Palm Sunday – with branches waving, people moving not just sitting in the pews – singing ‘All glory praise and honour to thee redeemer King’, suggests a carnival flavour to the day, and in many ways it was like that. Certainly the Gospel writers present it in that fashion. But we also know the darker side of the story as the week unfolds from that glorious height of joy, to the utter disbelief and horror of Good Friday.

However, Palm Sunday has also become – over time – a day of protest against injustice, where the churches have been in the forefront of challenging inhumanity and discrimination by peaceful protest through the streets of our cities. In democracy there will always need to be checks and balances to authority, and the church has an important role – not to be party political – but rather to affirm and encourage our politicians where affirmation is warranted but also to challenge policies that undermine our common humanity.

Like his cousin John the Baptist, Jesus was not afraid to challenge injustice and the corruption of power, and often people refer to the time when Jesus upturned the tables in the Temple as an indication of at least one dramatic action that Jesus took. However, all through his ministry, we see him responding to the very real needs of people let down by the system, pushed to the edge and marginalised. So he gets the name as someone who spends time with prostitutes and sinners the riff-raff of society.

The Palm Sunday demonstrations is but one expression of the Churches concern to challenge the abuse of power in different fields, and to remind us all that the Christian Faith is not just about our personal spirituality. It is about that but there will always be more to our faith – that will stretch us at times beyond our comfort zone – to grow into the fullness of God. And that fullness is about the wholeness not just of people, but of societies and the whole creation. Our Faith engages us in a very big vision and hope for the world.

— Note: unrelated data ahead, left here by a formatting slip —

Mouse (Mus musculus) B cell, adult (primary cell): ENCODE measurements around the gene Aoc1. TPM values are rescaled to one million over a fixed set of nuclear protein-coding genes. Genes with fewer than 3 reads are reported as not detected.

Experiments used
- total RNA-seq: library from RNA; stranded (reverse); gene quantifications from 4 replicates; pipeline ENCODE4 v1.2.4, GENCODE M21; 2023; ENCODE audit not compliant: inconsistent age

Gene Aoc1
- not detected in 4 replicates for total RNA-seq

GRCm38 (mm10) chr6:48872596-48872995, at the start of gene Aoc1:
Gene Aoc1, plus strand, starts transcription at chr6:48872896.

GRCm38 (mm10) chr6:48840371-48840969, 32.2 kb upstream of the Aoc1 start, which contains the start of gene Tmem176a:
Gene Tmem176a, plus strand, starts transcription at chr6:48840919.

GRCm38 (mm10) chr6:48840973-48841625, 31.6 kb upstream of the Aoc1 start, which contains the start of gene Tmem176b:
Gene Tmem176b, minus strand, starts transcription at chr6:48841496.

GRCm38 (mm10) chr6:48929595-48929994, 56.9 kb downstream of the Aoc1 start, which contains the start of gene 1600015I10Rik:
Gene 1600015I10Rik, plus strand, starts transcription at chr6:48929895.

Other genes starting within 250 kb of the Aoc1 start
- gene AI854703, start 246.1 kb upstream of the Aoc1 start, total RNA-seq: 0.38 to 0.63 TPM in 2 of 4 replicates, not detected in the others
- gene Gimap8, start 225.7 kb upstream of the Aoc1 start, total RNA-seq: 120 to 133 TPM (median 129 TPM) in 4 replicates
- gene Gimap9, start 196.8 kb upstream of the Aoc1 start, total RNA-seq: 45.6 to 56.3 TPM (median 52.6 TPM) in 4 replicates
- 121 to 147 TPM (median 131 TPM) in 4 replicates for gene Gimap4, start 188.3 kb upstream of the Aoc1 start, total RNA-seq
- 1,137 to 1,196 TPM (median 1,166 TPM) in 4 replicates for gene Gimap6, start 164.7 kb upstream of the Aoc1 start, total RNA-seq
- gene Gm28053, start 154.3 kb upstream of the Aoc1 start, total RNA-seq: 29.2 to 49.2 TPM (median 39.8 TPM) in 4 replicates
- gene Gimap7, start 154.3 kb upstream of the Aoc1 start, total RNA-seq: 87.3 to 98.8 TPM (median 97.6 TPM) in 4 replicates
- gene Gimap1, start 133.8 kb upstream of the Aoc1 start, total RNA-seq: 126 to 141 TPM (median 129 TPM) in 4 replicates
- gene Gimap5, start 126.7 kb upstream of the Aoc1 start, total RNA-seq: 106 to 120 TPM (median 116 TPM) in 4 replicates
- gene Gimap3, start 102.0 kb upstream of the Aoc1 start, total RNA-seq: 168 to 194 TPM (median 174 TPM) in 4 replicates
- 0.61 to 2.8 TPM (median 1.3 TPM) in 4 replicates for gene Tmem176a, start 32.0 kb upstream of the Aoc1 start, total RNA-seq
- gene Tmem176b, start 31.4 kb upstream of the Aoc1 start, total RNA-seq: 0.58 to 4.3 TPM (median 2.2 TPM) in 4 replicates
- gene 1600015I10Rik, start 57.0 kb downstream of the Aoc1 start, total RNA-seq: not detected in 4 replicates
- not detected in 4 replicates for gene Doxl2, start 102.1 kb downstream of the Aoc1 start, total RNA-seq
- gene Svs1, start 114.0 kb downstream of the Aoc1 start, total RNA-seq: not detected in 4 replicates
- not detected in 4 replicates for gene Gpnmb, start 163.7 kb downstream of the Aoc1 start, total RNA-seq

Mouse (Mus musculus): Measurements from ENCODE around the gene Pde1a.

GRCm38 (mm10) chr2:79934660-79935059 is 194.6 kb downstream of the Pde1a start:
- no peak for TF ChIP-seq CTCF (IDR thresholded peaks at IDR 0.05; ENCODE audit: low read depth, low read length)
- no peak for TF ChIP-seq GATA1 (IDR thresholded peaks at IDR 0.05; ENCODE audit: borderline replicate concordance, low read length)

Often in evangelical circles we hear the verse quoted, ‘God so loved the world that he gave his only Son, that whosoever believes in him shall not perish but have eternal life.’ It’s a powerful verse but we often overlook the depth of its vision – it is a vision of the world, the whole creation made new. Yes, that does involve the transformation of individual people, people learning to stand up for the Gospel and live with integrity and courage in the face of injustice and cruelty, and to do so as people of faith, people who trust in the goodness and mercy of God.

As we enter Holy Week I invite you to join us for at least some of the services we have planned.